Bits of bits

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Bits of bits

There's an interesting misconception about analog vs. digital. One is continuous while the other is broken apart.

At a certain speed, that is simply not true. Go fast enough and everything is continuous.

For some reason, once folks get it in their heads that digital is a group of discrete bits and analog is not, there doesn't seem to be much anyone can say or point out that can change their worldview. So why try? Because it's been my experience that when you see misconceptions it's incumbent on us all to try and help straighten them out. Else, how would any of us progress beyond the darkness? If I can shine a light for even one person with these posts then it's all worthwhile.

Here's something to contemplate. The notion of continuous anything is incorrect. Taken at the quantum level there is no such thing as a solid or continuous. Nothing. Nada. We, and the rest of the universe, are cobbled together out of molecules, atoms, Leptons, Quarks, Gluons, bosons, Photons, Qubits, and Plancks (to name a few of what we sort of know).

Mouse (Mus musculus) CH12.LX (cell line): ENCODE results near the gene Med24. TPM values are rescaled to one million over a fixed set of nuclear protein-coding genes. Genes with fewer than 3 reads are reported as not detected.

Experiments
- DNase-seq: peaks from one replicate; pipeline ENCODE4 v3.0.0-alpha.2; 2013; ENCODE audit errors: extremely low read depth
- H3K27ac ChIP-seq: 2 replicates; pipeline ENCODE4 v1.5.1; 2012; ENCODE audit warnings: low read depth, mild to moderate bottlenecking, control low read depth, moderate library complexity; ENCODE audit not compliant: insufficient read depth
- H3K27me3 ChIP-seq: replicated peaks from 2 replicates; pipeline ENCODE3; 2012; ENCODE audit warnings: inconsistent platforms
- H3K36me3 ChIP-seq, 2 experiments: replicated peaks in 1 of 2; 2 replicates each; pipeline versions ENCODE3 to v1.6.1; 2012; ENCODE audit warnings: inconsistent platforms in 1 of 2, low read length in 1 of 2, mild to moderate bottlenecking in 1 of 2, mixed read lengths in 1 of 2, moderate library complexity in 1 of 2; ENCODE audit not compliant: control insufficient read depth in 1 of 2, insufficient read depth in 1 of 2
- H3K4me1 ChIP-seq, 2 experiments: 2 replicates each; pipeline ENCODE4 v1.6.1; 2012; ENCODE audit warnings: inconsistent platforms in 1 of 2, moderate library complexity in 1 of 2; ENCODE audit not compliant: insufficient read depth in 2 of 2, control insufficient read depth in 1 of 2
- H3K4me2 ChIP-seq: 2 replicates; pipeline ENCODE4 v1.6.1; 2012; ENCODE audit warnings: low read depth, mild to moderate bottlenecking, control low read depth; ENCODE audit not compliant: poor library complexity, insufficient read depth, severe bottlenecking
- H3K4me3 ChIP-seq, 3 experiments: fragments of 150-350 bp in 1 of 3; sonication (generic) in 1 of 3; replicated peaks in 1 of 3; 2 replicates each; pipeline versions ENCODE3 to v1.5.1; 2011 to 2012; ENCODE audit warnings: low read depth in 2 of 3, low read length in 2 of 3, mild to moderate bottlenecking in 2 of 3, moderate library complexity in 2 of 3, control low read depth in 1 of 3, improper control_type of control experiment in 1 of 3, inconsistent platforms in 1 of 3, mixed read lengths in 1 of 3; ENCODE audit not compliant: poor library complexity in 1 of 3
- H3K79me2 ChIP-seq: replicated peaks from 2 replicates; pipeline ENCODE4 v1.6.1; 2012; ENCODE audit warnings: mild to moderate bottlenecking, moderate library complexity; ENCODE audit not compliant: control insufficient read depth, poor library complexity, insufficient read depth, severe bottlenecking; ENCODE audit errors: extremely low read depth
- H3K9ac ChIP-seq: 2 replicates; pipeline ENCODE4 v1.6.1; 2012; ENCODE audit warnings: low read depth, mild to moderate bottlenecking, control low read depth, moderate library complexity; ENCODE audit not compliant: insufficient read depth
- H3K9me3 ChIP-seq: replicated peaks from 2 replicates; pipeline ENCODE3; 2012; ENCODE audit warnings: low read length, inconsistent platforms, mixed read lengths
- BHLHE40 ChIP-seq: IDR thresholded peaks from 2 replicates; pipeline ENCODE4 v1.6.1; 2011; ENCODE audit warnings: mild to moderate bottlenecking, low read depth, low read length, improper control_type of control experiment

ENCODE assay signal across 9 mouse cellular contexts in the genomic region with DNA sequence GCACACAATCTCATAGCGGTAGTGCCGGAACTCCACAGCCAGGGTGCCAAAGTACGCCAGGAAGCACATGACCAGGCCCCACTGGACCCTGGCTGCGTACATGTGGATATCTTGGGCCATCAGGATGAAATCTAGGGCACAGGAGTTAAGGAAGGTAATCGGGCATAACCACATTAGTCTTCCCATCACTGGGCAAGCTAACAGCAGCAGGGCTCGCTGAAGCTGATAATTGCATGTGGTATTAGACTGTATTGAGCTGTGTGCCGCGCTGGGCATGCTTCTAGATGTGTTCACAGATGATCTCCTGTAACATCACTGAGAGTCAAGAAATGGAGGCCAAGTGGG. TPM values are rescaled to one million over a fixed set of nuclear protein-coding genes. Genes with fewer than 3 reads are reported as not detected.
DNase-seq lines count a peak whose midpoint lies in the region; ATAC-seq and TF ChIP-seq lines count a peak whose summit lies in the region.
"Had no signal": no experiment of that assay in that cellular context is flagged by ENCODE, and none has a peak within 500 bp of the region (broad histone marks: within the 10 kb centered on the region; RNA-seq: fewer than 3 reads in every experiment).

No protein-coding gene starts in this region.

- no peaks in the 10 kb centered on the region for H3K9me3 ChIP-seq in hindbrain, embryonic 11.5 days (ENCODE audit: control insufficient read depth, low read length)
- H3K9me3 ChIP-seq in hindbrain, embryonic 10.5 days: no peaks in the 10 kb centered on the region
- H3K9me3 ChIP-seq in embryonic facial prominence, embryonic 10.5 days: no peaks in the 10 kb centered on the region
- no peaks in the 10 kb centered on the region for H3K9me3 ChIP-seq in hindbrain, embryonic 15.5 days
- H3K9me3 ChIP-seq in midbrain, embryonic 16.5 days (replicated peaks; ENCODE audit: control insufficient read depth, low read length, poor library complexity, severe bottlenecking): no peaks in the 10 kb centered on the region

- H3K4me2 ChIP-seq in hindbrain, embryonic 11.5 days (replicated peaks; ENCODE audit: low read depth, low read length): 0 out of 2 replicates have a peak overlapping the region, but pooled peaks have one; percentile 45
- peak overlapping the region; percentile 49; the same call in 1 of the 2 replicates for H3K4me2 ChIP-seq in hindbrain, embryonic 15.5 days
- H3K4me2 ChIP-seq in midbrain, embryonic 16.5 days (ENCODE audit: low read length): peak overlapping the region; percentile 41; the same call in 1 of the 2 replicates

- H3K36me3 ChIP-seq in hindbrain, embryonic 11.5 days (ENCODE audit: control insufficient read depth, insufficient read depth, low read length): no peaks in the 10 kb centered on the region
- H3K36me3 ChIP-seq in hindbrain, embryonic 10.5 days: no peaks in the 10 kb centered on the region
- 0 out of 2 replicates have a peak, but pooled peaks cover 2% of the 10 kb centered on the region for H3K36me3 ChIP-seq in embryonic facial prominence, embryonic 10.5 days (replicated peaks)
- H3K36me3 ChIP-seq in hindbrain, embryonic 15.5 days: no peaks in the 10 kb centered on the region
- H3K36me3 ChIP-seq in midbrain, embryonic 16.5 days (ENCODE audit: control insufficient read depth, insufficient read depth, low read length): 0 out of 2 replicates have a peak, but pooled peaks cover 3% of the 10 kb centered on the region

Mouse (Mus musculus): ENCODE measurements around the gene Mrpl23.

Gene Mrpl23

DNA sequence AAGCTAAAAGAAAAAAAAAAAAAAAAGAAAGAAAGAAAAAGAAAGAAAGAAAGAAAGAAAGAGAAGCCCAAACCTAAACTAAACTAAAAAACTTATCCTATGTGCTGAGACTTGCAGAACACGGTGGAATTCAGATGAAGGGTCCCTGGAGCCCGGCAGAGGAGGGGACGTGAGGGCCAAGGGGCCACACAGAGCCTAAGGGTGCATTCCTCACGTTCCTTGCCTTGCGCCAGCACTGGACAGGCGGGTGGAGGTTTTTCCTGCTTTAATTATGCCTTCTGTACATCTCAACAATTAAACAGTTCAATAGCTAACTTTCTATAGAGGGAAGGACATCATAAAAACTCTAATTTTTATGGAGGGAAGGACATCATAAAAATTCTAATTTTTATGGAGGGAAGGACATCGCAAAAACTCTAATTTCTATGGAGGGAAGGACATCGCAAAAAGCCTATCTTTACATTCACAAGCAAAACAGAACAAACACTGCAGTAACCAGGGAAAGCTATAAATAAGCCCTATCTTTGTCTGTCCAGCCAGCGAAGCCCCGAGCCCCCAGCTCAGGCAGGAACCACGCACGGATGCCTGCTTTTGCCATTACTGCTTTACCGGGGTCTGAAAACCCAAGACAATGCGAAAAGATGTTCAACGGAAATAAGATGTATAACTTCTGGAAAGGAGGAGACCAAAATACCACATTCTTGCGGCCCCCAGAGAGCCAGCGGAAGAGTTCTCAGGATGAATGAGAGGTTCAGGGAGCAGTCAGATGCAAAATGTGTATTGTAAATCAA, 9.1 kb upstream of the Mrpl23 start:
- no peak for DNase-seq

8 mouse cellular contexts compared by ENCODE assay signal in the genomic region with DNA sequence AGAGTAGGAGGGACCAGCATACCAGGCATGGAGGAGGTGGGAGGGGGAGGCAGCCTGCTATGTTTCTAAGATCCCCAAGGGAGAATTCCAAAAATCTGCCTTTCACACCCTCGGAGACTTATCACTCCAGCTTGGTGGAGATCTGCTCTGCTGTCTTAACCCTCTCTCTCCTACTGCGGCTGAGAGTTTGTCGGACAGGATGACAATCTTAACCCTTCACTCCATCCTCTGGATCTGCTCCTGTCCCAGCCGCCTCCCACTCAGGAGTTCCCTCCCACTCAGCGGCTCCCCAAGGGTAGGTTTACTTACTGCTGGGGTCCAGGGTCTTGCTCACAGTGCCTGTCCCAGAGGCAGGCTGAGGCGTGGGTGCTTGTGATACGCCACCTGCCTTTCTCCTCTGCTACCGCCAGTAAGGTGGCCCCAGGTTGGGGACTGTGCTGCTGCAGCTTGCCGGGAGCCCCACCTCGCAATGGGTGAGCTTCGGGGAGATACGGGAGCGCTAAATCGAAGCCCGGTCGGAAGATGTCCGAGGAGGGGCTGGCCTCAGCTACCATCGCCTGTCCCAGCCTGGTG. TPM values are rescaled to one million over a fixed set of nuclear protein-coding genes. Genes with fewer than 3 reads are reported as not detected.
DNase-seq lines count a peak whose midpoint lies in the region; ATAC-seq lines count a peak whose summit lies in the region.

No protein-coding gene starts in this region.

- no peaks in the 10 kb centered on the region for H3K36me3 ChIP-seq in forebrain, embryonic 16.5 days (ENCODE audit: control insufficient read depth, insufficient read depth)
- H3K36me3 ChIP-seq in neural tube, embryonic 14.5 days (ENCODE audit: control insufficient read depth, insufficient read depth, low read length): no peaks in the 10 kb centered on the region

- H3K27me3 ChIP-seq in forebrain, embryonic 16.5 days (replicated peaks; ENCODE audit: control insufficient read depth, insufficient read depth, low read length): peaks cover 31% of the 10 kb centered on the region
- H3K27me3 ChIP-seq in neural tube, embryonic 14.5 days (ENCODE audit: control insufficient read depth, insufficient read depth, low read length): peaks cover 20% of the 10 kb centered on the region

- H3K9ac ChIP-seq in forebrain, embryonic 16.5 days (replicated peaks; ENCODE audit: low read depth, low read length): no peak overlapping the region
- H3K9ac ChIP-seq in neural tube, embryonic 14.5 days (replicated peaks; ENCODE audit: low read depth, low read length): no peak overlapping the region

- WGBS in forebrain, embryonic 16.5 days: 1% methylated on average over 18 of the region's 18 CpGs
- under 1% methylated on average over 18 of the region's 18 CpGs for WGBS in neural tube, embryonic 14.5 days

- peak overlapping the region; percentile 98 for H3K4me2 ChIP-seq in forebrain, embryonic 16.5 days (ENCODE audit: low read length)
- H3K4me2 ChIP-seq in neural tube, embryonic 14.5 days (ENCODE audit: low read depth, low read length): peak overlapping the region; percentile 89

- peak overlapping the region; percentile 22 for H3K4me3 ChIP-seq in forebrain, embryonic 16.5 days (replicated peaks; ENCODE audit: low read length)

Continuous is an illusion. 

The trick is in the fineness. When you're running PCM at 44.1kHz your 20kHz musical signal is represented by only 2 discrete states—that's pretty crude. Move up to DSD running at 11 million discrete states per second and you're now continuous by any stretch of the imagination.

Continuous, unbroken analog is as much a fairytale as is the idea the world is made up of solids.

We're all bits.

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Paul McGowan

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